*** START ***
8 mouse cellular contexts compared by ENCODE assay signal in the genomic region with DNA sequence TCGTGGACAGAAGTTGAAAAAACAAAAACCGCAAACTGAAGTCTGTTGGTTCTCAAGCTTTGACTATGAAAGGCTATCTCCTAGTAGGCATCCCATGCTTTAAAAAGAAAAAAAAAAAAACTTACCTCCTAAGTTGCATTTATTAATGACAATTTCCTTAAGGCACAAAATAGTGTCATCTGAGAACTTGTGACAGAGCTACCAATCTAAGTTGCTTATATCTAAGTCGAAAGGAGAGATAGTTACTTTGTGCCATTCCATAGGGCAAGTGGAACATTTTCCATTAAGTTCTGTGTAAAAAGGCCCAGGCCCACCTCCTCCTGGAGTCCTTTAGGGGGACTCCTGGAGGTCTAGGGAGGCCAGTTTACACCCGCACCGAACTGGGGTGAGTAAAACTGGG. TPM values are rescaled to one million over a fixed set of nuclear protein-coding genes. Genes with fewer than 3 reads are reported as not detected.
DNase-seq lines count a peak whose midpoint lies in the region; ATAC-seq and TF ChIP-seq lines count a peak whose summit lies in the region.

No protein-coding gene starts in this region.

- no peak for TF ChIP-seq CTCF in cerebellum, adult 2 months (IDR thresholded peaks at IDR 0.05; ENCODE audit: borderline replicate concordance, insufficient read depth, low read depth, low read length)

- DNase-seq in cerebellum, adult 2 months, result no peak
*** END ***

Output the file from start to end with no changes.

8 mouse cellular contexts compared by ENCODE assay signal in the genomic region with DNA sequence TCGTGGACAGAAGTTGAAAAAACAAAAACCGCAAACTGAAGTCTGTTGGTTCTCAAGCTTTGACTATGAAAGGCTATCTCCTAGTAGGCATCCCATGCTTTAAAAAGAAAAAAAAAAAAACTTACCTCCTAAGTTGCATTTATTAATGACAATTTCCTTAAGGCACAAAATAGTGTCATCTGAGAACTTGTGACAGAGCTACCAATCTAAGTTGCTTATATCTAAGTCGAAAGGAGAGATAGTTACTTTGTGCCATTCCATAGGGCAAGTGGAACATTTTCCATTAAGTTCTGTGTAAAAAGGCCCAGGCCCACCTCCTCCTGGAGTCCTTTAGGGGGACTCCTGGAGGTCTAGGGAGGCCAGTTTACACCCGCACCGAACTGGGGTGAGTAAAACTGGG. TPM values are rescaled to one million over a fixed set of nuclear protein-coding genes. Genes with fewer than 3 reads are reported as not detected.
DNase-seq lines count a peak whose midpoint lies in the region; ATAC-seq and TF ChIP-seq lines count a peak whose summit lies in the region.

No protein-coding gene starts in this region.

- no peak for TF ChIP-seq CTCF in cerebellum, adult 2 months (IDR thresholded peaks at IDR 0.05; ENCODE audit: borderline replicate concordance, insufficient read depth, low read depth, low read length)

- DNase-seq in cerebellum, adult 2 months, result no peak